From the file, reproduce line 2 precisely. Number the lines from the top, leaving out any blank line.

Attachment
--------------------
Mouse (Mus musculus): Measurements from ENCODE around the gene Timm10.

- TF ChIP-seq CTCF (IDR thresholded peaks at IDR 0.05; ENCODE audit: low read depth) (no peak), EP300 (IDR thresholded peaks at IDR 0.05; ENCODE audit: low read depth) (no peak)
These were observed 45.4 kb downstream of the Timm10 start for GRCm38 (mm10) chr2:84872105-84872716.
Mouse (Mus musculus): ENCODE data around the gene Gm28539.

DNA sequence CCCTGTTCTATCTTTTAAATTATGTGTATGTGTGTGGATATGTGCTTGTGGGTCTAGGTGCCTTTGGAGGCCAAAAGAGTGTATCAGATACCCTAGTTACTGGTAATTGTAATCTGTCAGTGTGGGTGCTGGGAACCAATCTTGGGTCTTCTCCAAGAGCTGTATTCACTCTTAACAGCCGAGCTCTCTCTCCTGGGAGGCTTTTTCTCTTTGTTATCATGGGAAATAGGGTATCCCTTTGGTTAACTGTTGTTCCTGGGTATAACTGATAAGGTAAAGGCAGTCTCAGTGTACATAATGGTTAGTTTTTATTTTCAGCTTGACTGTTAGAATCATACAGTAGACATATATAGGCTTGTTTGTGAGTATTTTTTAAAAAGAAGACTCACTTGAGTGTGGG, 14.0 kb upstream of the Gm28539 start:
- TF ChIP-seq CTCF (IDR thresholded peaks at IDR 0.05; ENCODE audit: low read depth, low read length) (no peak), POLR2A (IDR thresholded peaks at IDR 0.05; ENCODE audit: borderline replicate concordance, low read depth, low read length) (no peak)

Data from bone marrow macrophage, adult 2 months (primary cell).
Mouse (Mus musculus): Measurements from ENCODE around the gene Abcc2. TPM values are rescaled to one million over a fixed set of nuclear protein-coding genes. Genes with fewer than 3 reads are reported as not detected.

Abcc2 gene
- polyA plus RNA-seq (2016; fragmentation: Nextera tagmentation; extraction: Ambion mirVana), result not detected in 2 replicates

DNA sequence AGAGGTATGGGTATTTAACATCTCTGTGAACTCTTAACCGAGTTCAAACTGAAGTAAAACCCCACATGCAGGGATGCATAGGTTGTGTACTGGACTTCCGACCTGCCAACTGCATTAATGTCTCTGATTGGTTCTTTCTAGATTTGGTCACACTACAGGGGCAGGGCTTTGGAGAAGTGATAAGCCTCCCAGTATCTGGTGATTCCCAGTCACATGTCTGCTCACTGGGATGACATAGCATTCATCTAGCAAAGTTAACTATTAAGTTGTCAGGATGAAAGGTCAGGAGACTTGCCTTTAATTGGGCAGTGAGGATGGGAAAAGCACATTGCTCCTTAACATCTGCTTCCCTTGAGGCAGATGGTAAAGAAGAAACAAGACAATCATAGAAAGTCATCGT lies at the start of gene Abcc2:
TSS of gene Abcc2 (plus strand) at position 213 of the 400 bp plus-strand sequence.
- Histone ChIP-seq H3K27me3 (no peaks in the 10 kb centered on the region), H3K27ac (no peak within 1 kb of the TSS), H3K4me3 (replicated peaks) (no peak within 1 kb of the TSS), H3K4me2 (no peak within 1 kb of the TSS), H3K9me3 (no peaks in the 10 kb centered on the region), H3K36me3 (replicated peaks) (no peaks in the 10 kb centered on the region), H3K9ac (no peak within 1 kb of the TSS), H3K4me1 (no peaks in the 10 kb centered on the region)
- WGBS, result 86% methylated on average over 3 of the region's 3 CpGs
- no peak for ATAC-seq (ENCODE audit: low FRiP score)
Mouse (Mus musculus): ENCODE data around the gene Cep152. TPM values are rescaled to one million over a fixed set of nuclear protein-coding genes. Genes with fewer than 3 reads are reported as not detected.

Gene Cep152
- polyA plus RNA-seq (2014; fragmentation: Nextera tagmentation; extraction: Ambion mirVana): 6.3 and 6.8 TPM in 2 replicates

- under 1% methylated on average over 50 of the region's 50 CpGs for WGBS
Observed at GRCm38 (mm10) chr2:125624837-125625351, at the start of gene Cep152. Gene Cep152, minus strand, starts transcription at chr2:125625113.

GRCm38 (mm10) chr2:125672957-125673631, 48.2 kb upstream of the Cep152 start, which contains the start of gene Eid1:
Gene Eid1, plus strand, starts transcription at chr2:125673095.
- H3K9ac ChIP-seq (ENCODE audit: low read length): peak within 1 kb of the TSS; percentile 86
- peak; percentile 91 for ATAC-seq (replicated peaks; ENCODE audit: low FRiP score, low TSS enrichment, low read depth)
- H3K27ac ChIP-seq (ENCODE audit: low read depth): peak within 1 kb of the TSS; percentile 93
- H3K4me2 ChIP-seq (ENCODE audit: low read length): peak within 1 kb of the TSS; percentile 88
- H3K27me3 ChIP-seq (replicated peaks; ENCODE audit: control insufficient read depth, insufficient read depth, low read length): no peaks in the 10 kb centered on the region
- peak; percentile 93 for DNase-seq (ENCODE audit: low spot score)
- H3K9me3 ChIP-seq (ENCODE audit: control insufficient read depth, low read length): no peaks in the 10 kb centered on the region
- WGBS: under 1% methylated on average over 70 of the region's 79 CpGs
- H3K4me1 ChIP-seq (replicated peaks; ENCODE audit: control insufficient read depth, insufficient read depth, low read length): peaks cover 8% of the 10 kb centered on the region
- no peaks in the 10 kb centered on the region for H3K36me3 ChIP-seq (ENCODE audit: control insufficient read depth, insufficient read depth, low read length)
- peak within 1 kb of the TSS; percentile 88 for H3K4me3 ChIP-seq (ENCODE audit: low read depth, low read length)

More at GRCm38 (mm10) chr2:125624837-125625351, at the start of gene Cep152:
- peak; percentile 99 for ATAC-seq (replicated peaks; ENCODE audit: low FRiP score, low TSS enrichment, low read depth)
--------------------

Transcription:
- TF ChIP-seq CTCF (IDR thresholded peaks at IDR 0.05; ENCODE audit: low read depth) (no peak), EP300 (IDR thresholded peaks at IDR 0.05; ENCODE audit: low read depth) (no peak)